GlaxoSmithKline Suspends Zantac Distribution, as Ranitidine Cancer Investigation Intensifies Worldwide

Published on September 26, 2019 by Sandy Liebhard

GlaxoSmithKline, the original manufacturer of Zantac, has suspended distribution of all ranitidine products, as health regulators around the world continue to investigate the presence of a cancer-causing chemical in the popular antacids.

The company also announced it would be recalling all ranitidine-containing medications in India and Hong Kong.

Ranitidine Cancer Warning

Zantac and ranitidine are among the most popular heart burn drugs in the world.

The U.S. Food & Drug Administration (FDA) granted approval to GlaxoSmithKline to market prescription Zantac in 1983. About two dozen generic drug makers eventually won approval to sell ranitidine-containing medications in the United States.

Sanofi-Avantis received FDA clearance to market name-brand Zantac over-the-counter in 1995. Glaxo currently does not market any ranitidine product in this country.

Zantac and ranitidine have been at the center of controversy since September 13th, when the FDA warned that N-Nitrosodimethylamine (NDMA) was detected in samples of the medications. The U.S. Environmental Protection Agency considers NDMA a probable human carcinogen, as animal tests suggest exposure to the compound increases the risk for cancer.

The FDA characterized the amounts detected in ranitidine and Zantac as “low” and indicated it was trying to determine if the contamination posed any health risk. However, consumers using over-the-counter products were urged to consider switching to a different antacid. Those taking prescription versions were advised not to stop taking the medications without talking to a doctor, as doing so could worsen the condition being treated.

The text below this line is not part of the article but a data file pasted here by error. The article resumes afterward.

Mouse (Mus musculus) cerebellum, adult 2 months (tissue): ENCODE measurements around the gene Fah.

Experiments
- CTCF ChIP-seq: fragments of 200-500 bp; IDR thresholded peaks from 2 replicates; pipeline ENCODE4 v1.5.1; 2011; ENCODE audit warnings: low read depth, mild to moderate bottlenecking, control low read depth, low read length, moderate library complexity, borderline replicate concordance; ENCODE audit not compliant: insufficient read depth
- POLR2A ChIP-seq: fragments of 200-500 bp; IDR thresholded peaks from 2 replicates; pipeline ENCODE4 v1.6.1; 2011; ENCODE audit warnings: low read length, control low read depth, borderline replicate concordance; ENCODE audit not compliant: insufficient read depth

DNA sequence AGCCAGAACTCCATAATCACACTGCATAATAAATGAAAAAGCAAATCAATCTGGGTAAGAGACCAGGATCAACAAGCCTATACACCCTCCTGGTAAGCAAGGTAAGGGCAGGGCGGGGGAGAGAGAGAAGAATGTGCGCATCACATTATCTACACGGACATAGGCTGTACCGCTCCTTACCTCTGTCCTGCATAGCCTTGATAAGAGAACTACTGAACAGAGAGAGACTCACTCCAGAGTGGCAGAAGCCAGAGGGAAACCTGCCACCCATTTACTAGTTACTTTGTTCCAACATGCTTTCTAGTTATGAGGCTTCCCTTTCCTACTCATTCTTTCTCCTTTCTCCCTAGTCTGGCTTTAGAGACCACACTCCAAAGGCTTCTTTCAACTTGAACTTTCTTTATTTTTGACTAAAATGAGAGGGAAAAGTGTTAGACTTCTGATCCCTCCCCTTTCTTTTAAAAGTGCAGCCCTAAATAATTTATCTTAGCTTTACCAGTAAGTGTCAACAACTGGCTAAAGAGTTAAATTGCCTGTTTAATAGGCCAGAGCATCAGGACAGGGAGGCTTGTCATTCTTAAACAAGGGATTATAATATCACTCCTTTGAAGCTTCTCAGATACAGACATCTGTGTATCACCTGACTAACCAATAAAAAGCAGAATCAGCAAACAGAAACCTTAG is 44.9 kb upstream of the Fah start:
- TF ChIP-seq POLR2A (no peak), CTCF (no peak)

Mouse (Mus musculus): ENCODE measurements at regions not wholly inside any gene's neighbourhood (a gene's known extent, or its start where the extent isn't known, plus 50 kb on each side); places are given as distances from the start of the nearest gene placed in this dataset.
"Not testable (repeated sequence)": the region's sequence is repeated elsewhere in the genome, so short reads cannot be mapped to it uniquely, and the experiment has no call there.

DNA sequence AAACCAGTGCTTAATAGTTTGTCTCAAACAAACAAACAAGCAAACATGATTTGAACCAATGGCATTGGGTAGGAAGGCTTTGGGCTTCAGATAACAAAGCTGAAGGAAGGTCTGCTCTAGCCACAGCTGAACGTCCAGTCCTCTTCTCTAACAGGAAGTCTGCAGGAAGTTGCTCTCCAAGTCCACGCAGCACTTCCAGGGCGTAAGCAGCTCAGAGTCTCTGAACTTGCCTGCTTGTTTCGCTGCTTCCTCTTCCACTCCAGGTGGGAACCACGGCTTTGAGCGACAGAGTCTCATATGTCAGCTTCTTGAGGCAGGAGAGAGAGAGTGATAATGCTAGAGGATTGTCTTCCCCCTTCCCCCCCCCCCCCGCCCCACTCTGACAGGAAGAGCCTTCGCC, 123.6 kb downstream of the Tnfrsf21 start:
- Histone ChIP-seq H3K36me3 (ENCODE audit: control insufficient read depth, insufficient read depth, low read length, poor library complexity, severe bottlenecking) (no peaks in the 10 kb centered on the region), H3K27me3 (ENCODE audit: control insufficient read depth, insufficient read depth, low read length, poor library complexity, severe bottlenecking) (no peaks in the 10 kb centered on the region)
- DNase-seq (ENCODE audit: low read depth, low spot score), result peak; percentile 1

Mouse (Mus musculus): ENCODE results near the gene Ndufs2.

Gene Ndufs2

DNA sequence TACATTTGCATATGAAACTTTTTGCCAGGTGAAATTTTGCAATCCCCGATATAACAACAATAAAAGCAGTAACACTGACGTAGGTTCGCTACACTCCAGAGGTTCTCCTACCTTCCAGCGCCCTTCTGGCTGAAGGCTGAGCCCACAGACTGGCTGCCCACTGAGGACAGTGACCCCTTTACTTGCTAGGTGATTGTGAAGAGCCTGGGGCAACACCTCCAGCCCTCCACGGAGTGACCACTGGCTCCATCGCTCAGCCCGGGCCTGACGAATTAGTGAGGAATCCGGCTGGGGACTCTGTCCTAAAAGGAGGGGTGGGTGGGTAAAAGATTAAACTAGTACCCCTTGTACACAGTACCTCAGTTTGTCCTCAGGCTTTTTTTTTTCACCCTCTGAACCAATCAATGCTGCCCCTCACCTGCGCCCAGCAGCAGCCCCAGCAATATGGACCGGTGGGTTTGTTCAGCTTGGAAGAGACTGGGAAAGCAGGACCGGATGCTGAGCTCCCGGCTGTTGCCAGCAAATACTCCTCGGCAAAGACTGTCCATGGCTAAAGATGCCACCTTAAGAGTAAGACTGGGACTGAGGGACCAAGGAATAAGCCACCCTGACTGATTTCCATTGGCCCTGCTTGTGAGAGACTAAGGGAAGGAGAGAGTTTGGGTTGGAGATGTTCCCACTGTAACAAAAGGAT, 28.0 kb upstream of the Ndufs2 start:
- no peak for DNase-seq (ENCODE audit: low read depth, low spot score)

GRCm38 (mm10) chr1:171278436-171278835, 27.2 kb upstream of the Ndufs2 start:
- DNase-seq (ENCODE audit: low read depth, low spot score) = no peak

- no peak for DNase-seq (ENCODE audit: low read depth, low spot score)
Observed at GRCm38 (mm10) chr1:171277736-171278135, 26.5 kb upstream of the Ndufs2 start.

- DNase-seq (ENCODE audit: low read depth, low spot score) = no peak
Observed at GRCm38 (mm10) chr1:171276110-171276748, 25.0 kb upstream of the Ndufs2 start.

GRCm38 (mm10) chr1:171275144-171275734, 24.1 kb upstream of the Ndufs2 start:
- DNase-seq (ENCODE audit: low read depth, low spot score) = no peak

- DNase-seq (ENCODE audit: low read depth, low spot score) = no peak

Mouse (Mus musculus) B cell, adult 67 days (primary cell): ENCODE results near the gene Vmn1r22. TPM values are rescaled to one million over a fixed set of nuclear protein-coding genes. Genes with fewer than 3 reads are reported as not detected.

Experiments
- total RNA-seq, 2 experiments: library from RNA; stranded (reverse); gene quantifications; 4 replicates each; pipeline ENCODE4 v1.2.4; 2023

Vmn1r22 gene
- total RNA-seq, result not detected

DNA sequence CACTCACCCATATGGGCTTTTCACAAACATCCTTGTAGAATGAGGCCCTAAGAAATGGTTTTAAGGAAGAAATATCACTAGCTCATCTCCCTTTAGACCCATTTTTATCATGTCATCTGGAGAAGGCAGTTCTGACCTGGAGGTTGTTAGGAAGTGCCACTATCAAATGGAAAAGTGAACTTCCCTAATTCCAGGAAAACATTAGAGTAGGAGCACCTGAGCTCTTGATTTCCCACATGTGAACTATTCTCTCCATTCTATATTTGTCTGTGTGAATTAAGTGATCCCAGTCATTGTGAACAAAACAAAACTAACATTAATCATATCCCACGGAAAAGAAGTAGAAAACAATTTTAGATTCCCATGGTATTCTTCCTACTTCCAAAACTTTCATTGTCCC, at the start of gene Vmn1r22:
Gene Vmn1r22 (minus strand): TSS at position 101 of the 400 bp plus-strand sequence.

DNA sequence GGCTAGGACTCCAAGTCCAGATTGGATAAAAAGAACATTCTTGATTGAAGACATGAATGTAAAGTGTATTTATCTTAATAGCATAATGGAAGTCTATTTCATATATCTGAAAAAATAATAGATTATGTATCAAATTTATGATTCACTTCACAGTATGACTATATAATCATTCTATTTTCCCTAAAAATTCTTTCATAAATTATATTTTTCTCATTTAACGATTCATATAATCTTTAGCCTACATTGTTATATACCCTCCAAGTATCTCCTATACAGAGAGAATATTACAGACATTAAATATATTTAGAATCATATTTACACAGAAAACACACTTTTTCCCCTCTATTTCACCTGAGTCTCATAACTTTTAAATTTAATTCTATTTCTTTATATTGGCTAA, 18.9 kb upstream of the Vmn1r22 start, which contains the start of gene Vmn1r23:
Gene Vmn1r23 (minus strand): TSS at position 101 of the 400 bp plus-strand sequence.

Drug Makers Issue Ranitidine Recalls, Stop Distribution

Valisure, the online pharmacy that informed the FDA of the Zantac contamination, disputes the agency’s characterization. According to the company, NDMA was detected in every sample of Zantac and ranitidine it tested and often at levels that far exceeded the daily limits established by the FDA. Valisure also asserted that the presence of NDMA resulted from the instability of the ranitidine molecule, which can degrade under the conditions created by digestion.

While the company urged the FDA to order a ranitidine recall, the agency has so far declined to do so.

Nevertheless, Novartis has since announced that it was halting distribution of all ranitidine drugs marketed by its Sandoz, Inc. subsidiary. The company also became the first drug maker to announce a ranitidine recall, after its own tests found NDMA at levels higher than the FDA limits.

Several other generic manufacturers, including Dr. Reddy’s Laboratories, LTD. and Saraca Laboratories LTD. have also decided to end ranitidine shipments for the time being.

Health Canada has ordered all drug makers to suspend shipments of Zantac and ranitidine in that country. While Sanofi-Aventis has agreed to stop distribution in Canada, the company has not done so elsewhere.

Sanofi also indicated it had no plans to announce a Zantac recall at this time.

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